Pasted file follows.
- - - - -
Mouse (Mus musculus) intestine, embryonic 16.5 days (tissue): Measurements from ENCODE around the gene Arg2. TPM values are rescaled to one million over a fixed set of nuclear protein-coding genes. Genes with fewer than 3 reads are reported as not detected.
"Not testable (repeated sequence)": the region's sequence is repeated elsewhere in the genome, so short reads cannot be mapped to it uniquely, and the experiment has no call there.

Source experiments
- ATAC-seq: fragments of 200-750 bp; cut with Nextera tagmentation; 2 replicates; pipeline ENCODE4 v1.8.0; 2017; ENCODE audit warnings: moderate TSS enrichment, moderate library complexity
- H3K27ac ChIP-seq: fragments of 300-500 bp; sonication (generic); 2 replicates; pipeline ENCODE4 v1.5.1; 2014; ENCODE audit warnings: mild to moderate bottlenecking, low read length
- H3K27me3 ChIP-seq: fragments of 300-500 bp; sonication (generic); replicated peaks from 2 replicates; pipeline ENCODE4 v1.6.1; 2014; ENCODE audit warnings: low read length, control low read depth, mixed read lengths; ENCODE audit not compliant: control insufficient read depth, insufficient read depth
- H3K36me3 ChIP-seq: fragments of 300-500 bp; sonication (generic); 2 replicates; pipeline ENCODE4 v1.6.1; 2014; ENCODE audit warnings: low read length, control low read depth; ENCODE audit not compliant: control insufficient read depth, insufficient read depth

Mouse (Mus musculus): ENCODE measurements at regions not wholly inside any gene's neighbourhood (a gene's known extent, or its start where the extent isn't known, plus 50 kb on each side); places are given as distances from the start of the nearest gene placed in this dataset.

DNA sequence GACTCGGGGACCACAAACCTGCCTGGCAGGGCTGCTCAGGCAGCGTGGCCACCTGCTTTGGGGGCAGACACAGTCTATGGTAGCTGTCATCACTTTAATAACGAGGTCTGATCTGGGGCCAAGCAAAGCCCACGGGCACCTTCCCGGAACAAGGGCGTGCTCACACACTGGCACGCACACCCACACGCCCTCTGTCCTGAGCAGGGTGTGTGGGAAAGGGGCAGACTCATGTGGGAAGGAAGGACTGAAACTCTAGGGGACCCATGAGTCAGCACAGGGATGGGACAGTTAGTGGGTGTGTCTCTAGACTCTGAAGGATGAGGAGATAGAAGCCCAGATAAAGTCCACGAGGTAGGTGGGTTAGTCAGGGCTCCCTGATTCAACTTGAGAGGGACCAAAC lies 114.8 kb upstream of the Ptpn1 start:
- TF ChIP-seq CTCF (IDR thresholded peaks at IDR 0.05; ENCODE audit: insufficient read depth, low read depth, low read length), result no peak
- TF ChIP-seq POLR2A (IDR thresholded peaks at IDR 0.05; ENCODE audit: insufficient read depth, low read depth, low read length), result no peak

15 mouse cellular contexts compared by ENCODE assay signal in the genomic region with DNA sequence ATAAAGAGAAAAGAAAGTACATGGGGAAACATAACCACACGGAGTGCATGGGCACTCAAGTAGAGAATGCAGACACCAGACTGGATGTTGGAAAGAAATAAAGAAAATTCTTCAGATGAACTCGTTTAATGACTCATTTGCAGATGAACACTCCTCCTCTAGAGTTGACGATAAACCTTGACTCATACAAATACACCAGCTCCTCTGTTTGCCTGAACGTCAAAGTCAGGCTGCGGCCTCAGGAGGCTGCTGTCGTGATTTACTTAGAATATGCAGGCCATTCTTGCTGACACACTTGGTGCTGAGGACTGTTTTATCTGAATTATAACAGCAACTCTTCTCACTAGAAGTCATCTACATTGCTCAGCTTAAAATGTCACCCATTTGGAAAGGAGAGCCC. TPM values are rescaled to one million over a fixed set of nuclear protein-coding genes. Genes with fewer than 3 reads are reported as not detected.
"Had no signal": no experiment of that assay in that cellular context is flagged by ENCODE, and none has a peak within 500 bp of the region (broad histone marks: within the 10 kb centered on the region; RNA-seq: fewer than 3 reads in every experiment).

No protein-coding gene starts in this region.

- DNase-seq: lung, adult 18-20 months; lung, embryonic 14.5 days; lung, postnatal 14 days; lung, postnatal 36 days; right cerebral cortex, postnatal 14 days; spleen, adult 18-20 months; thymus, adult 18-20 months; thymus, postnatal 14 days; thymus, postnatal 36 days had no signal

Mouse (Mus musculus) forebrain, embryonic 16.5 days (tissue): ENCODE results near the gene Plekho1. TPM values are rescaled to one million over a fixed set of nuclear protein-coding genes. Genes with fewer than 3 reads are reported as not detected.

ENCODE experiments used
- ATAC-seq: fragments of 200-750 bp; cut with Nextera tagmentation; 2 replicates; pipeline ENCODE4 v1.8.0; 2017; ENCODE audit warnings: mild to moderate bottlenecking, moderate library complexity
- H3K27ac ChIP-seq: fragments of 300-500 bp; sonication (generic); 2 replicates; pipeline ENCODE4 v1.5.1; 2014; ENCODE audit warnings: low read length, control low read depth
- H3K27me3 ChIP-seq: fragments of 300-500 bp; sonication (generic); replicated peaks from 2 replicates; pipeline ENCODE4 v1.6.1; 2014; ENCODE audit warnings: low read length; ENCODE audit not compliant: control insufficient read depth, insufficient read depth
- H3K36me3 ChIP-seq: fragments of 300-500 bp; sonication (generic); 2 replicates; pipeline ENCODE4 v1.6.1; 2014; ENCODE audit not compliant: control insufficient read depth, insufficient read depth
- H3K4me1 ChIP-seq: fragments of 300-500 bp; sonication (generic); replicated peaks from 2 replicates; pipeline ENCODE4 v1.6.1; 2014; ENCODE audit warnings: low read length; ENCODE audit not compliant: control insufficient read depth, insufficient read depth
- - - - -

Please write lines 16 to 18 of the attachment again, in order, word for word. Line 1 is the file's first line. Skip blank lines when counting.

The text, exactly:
Mouse (Mus musculus) forebrain, embryonic 16.5 days (tissue): ENCODE results near the gene Plekho1. TPM values are rescaled to one million over a fixed set of nuclear protein-coding genes. Genes with fewer than 3 reads are reported as not detected.

ENCODE experiments used
- ATAC-seq: fragments of 200-750 bp; cut with Nextera tagmentation; 2 replicates; pipeline ENCODE4 v1.8.0; 2017; ENCODE audit warnings: mild to moderate bottlenecking, moderate library complexity